Going back to nature in Laos

Laos, an untouched gem, has excellent scenic locations for tourists who want to explore the wonders awaiting discovery

By Author  |  Published: 29th Sep 2019  12:20 amUpdated: 28th Sep 2019  8:31 pm

The small Southeast Asian country of Laos is an untouched gem. A former French colony, its serene surroundings and biodiversity are a nature traveller’s dream come true. Here is a glimpse into the wonders of Laos that are waiting to be discovered.

Rivers

Covering more than 40 per cent of river Mekong’s catchment area, Laos has many excellent rivers that traverse dense jungle, deep gorges and sometimes flow through extensive cave systems. Laos rivers can be either wild and challenging, or mellow and mild, depending on the season.

These rivers are long and allow for multi-day journeys, unlike the rivers in neighbouring countries. The rivers run where roads don’t, so one passes through relatively undisturbed rainforests and encounters few signs of development, with chances to see birds and wildlife.

Waterfalls

The country’s high annual rainfall, mountainous terrain and extensive river systems create some of the most impressive waterfalls in the world. In fact, the largest waterfall by volume in Southeast Asia, Khone Phapheng, is located in Laos.

Laotian people often use waterfalls (called ‘Tad’ in the Lao language) for weekend getaways, picnics and family get-togethers. Thus, many waterfalls have relaxing rest stops, accommodation and locally guided tours.

Wildlife

Laos has one of the most pristine natural landscapes in southeast Asia and it plays host to a diverse flora and fauna. Several exotic mammals are endemic such as leopard cats, Javan mongoose, goat antelopes as well as rare species of gibbons and linger, Malayan sun bear, Asiatic black bear and gaur.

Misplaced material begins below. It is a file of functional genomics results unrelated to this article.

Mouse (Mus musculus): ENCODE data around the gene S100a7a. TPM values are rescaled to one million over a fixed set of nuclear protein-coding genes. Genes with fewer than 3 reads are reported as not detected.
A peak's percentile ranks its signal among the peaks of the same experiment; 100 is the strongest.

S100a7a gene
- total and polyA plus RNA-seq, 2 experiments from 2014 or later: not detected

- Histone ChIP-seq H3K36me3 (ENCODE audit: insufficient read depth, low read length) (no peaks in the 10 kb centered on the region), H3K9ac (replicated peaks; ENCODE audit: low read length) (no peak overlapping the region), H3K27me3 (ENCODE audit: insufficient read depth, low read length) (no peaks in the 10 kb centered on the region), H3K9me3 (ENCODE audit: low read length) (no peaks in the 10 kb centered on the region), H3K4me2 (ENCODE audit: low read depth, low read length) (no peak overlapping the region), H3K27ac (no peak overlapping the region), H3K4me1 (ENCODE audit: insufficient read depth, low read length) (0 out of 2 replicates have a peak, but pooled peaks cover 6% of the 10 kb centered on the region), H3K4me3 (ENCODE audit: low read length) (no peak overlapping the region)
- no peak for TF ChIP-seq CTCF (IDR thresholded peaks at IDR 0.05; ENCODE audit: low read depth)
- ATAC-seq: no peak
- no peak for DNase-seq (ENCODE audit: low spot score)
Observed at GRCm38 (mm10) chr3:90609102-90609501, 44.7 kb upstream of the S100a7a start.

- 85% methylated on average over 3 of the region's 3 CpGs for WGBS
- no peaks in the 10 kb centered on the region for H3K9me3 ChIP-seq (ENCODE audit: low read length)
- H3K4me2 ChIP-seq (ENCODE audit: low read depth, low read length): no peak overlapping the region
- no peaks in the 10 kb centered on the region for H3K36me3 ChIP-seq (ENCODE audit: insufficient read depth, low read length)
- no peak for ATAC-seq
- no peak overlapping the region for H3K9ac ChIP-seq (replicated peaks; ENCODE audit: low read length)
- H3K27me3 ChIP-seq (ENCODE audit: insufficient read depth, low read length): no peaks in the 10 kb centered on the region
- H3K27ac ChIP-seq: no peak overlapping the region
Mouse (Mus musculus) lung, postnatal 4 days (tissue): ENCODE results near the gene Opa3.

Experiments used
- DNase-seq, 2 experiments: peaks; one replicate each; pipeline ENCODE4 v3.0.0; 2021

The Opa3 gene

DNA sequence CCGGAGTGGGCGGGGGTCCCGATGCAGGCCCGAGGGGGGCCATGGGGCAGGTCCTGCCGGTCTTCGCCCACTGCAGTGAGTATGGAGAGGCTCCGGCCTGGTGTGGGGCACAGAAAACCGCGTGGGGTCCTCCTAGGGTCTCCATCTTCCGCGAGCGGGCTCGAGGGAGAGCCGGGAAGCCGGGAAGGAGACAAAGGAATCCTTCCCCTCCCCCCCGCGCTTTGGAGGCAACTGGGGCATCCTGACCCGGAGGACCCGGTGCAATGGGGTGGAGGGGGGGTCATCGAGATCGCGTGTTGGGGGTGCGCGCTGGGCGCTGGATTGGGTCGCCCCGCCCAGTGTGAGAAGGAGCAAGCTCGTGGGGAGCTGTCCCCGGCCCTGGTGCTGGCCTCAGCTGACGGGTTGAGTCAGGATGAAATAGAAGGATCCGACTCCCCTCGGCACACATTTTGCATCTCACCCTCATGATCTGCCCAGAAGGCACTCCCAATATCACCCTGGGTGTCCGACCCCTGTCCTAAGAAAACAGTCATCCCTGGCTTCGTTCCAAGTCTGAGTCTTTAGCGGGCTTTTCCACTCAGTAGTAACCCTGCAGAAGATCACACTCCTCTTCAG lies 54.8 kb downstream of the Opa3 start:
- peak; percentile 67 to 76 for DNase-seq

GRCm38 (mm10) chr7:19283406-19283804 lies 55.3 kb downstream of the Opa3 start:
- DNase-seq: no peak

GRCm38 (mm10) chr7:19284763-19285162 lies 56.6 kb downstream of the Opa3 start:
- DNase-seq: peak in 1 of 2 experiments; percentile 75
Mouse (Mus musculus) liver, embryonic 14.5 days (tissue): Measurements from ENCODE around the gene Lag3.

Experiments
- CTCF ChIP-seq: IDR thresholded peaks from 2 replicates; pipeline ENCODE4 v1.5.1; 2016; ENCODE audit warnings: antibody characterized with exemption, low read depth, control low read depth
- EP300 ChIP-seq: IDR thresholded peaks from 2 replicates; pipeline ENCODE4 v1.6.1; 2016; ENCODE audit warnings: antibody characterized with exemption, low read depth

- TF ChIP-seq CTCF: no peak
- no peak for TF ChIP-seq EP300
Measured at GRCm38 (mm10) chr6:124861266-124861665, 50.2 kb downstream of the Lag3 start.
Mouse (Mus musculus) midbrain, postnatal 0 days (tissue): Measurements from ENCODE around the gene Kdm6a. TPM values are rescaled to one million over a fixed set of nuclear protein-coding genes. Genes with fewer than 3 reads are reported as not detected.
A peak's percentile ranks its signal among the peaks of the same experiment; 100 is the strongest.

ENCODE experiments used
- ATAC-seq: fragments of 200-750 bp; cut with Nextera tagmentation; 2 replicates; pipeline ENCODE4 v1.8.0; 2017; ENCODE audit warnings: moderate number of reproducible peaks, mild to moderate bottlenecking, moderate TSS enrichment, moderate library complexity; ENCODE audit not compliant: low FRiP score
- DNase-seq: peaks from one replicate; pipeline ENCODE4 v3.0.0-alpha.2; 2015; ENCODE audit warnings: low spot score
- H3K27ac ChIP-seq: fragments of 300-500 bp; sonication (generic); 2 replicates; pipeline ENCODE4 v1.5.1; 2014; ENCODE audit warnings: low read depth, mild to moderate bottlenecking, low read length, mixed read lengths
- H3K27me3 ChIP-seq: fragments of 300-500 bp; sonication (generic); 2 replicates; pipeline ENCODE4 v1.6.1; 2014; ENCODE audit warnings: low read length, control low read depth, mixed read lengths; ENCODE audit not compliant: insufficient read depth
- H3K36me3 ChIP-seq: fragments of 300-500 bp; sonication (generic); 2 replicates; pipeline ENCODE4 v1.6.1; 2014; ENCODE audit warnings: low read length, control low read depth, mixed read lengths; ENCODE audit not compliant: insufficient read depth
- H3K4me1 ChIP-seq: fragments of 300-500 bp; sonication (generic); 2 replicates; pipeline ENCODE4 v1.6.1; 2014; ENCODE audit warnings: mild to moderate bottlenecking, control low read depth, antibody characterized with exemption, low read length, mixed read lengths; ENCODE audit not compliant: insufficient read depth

The discovery of the Saola Ox, a breed of deer-antelope, in Vietnam a few years ago caused a great sensation. In southern Laos, near Khong Island, Irrawaddy dolphins inhabit the Mekong river. Laos is also rich in resident and migrating birds. One of the more notable ones is the rare Green Peafowl. However, many wildlife species are threatened by illegal hunting.

National Protected Areas

The 20 National Protected Areas (NPAs) cover nearly 14 per cent of the country. With large tracts of tropical monsoon forest, diverse wildlife populations and bizarre karst limestone formations riddled with caves, NPAs have an abundance of extraordinary things to see. Although most NPAs are remote and difficult to reach, there are many eco-tourism activities such as trekking, rafting, bird watching and camping that allow one to experience the country’s magnificent natural and cultural diversity.

From Vientiane (Laos capital), the most accessible NPAs is Phou Khao Khouay, where one can trek, visit spectacular waterfalls and spend the night in an elephant observation tower on the edge of the park.